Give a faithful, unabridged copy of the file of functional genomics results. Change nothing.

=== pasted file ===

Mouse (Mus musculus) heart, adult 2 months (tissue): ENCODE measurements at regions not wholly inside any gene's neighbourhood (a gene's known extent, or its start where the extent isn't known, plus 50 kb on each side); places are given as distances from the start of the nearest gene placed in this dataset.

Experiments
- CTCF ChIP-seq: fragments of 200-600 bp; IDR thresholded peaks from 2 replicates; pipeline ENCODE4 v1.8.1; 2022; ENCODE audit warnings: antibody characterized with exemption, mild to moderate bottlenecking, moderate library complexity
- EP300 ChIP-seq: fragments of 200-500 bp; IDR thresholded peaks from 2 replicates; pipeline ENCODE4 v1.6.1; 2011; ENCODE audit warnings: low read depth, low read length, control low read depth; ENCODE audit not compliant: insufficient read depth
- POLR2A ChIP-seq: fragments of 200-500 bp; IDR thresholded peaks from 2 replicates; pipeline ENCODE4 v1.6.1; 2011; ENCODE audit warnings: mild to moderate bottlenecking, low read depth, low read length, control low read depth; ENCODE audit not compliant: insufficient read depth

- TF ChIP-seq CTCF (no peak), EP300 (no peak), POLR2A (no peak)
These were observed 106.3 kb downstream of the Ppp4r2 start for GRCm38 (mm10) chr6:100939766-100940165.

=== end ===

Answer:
Mouse (Mus musculus) heart, adult 2 months (tissue): ENCODE measurements at regions not wholly inside any gene's neighbourhood (a gene's known extent, or its start where the extent isn't known, plus 50 kb on each side); places are given as distances from the start of the nearest gene placed in this dataset.

Experiments
- CTCF ChIP-seq: fragments of 200-600 bp; IDR thresholded peaks from 2 replicates; pipeline ENCODE4 v1.8.1; 2022; ENCODE audit warnings: antibody characterized with exemption, mild to moderate bottlenecking, moderate library complexity
- EP300 ChIP-seq: fragments of 200-500 bp; IDR thresholded peaks from 2 replicates; pipeline ENCODE4 v1.6.1; 2011; ENCODE audit warnings: low read depth, low read length, control low read depth; ENCODE audit not compliant: insufficient read depth
- POLR2A ChIP-seq: fragments of 200-500 bp; IDR thresholded peaks from 2 replicates; pipeline ENCODE4 v1.6.1; 2011; ENCODE audit warnings: mild to moderate bottlenecking, low read depth, low read length, control low read depth; ENCODE audit not compliant: insufficient read depth

- TF ChIP-seq CTCF (no peak), EP300 (no peak), POLR2A (no peak)
These were observed 106.3 kb downstream of the Ppp4r2 start for GRCm38 (mm10) chr6:100939766-100940165.